“im A Born Optimist”

The Era of Hubert H. Humprey

They were Hubert Humphrey’s kind of people trudging through the corridors of the U.S. Capitol that day. Ordinary Americans from everywhere— blue-collar workers, men and boys in sports shirts and polyester pants, women and girls in shorts or jeans and halters, businessmen in double-knit suits. Humphrey’s kind of people. Read more »

The Paper Trust

To begin with, the Presidential libraries do not look like what they are. Each one is, in fact, a miniature Office of Public Records. And scholars who frequent such offices know that they are found in capital cities, in buildings that are heavy, ornamented, slowly discoloring monuments to bureaucrats dead and gone. The National Archives of the United States—America’s public records—are, to give one example, housed in an oversized Greek temple near the intersection of Constitution and Pennsylvania avenues in Washington, D.C. Read more »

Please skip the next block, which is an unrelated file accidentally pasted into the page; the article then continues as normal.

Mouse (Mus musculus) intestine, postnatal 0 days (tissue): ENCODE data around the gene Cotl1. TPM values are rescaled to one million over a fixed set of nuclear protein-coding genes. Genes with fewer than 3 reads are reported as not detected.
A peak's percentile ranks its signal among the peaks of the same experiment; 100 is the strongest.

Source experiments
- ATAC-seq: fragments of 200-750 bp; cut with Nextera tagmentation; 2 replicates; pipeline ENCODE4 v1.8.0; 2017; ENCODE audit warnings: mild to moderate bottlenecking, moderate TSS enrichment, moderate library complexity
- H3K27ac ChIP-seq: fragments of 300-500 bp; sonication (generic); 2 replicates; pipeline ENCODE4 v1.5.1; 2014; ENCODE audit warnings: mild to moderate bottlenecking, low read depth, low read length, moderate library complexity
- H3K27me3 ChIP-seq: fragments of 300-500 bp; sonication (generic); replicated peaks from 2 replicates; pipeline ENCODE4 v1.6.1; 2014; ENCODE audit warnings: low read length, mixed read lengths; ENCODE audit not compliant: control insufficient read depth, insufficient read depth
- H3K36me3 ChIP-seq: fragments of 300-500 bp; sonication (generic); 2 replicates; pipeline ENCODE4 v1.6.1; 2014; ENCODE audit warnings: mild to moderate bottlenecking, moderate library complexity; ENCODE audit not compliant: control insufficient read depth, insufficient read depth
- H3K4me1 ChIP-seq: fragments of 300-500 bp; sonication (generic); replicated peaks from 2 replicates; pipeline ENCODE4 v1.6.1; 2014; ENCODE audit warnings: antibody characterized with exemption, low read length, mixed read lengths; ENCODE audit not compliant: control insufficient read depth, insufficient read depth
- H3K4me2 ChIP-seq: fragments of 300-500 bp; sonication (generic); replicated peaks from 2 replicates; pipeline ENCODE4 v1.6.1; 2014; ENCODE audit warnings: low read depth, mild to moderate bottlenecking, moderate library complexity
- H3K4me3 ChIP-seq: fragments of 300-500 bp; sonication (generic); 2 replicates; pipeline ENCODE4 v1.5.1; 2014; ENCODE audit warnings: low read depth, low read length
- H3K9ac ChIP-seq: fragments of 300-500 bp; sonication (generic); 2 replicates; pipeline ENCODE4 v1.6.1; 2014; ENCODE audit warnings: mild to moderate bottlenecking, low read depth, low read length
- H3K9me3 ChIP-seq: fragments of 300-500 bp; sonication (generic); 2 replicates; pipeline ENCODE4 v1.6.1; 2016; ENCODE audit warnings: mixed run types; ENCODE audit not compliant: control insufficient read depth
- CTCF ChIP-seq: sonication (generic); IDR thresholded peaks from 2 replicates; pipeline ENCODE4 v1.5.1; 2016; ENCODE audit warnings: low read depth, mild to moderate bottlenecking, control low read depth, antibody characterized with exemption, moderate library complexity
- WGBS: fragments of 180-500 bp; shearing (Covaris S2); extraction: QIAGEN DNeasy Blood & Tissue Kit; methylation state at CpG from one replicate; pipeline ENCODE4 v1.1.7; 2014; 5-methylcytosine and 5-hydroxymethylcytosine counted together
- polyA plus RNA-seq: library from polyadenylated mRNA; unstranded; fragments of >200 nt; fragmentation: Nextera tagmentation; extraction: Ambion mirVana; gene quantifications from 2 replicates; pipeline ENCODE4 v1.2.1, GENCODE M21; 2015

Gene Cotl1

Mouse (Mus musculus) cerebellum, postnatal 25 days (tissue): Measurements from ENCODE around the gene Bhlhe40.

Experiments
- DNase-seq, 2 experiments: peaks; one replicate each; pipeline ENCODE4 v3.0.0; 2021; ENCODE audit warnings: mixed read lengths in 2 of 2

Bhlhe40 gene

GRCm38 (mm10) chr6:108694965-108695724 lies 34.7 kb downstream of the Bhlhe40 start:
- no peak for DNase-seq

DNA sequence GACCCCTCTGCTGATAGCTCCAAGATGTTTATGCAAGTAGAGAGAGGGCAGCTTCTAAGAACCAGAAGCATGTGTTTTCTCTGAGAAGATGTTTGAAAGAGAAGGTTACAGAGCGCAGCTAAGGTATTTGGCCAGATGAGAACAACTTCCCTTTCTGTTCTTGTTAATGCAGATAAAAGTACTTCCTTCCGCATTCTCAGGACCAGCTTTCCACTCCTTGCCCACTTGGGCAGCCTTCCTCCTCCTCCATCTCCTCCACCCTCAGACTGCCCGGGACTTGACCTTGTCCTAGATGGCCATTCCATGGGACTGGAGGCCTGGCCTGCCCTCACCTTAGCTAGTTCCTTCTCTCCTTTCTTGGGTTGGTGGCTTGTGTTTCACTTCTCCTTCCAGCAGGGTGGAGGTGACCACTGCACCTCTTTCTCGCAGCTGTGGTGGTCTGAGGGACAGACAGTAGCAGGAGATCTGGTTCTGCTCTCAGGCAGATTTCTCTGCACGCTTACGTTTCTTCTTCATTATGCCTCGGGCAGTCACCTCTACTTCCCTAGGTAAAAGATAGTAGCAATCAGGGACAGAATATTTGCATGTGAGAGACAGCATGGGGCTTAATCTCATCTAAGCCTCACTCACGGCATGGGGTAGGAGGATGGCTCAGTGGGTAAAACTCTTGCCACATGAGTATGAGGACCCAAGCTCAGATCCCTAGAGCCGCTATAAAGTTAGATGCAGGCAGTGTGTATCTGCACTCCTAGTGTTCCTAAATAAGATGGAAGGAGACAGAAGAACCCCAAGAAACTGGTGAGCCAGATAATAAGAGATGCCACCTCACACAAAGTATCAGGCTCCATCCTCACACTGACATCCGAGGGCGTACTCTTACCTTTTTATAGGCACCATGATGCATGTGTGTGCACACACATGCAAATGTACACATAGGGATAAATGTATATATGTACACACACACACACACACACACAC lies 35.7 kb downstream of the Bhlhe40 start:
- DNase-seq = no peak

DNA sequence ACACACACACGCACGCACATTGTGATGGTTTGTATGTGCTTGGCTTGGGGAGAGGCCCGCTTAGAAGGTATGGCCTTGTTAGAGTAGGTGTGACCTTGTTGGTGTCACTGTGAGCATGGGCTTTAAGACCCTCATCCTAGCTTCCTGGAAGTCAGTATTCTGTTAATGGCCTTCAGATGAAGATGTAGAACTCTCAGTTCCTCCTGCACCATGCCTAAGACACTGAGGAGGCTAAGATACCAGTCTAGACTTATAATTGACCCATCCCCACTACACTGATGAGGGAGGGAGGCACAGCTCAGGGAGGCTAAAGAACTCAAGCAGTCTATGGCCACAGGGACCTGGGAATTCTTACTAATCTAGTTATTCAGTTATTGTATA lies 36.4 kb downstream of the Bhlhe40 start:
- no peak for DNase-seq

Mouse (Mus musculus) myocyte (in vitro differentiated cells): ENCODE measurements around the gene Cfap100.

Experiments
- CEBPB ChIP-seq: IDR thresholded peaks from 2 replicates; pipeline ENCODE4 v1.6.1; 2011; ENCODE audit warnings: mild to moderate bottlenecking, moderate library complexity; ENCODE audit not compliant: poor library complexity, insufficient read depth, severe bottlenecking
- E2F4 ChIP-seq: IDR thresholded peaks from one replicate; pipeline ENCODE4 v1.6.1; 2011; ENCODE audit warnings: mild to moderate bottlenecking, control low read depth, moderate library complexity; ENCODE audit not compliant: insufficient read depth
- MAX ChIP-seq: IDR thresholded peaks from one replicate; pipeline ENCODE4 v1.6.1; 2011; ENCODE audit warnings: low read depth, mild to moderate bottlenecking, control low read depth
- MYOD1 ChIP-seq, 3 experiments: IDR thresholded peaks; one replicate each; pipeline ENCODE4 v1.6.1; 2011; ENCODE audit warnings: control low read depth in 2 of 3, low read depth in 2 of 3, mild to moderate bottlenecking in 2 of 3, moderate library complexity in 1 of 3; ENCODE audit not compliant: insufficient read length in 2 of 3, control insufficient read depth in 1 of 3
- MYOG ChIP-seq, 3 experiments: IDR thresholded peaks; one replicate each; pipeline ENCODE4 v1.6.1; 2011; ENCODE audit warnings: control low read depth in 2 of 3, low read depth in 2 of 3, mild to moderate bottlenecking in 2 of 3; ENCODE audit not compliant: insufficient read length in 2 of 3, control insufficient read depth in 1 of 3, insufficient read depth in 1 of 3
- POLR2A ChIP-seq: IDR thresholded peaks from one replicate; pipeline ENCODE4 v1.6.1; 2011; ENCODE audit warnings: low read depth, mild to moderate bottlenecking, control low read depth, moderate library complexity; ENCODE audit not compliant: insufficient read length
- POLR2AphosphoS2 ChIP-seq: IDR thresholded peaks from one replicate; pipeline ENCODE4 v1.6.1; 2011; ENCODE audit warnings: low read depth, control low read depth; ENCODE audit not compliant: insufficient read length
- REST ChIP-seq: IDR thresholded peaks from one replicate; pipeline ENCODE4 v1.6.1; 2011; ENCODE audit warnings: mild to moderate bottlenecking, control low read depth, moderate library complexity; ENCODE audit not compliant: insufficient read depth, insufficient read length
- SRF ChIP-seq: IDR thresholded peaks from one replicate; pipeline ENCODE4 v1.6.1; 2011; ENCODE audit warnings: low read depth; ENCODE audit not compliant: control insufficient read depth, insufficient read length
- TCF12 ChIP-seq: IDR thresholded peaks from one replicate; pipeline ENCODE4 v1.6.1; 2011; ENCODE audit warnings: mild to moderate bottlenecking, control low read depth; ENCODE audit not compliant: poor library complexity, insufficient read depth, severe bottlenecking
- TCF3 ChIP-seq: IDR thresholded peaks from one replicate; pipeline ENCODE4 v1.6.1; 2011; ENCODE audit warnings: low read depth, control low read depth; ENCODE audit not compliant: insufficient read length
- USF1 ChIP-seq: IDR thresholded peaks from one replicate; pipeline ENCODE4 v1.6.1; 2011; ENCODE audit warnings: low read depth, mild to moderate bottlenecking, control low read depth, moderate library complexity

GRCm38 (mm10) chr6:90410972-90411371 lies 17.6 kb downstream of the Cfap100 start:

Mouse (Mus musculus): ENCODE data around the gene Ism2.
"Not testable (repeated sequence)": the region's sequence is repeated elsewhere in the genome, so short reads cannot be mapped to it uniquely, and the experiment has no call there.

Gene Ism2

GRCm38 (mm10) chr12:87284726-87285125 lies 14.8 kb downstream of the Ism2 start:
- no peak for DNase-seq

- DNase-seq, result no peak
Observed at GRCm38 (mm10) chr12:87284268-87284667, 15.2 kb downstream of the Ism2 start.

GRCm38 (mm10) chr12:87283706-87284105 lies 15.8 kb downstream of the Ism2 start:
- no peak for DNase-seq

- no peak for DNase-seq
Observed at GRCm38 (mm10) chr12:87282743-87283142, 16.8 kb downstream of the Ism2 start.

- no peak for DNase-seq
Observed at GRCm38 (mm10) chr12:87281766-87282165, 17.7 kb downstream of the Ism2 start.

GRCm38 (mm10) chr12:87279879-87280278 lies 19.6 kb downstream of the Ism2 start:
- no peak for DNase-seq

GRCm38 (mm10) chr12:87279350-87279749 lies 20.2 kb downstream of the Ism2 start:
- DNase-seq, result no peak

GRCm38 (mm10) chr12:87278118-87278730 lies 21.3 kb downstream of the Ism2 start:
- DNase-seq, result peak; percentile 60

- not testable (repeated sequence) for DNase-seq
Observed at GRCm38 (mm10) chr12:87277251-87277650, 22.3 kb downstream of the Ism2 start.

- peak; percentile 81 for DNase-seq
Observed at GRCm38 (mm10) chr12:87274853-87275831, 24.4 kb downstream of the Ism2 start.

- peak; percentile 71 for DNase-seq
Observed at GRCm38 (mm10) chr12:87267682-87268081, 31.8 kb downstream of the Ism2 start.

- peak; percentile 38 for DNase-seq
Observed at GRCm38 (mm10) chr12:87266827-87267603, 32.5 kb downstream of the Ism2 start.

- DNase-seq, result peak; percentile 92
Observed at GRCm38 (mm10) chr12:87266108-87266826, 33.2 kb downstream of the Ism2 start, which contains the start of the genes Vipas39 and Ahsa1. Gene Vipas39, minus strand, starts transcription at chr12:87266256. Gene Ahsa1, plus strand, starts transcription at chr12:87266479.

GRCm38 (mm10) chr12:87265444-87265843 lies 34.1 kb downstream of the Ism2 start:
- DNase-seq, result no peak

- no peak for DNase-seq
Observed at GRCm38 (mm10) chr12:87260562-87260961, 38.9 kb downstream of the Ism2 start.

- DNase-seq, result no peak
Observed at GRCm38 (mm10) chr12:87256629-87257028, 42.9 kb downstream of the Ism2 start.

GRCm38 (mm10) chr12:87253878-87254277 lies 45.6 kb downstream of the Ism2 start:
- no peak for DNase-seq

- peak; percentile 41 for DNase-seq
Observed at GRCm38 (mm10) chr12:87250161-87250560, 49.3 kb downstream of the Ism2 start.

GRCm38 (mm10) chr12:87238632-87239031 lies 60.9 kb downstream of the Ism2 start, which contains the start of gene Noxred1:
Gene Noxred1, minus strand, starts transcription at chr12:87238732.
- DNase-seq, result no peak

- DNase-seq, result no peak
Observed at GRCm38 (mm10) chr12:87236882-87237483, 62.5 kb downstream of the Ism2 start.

Mexico

In the bright mestizo tapestry of Mexico’s thirty centuries of civilization, the Indian, the Spanish, and the modern threads interweave—and tangle

About one hundred years ago a roaring hurricane swept along the Mexican border with such fury that it radically changed the course of the Rio Grande—and consequently altered the international boundary. When the storm finally subsided, the village of El Paso, Texas, was about 630 acres larger, and the bawdy little pueblo of Juárez, Mexico, was that many acres smaller.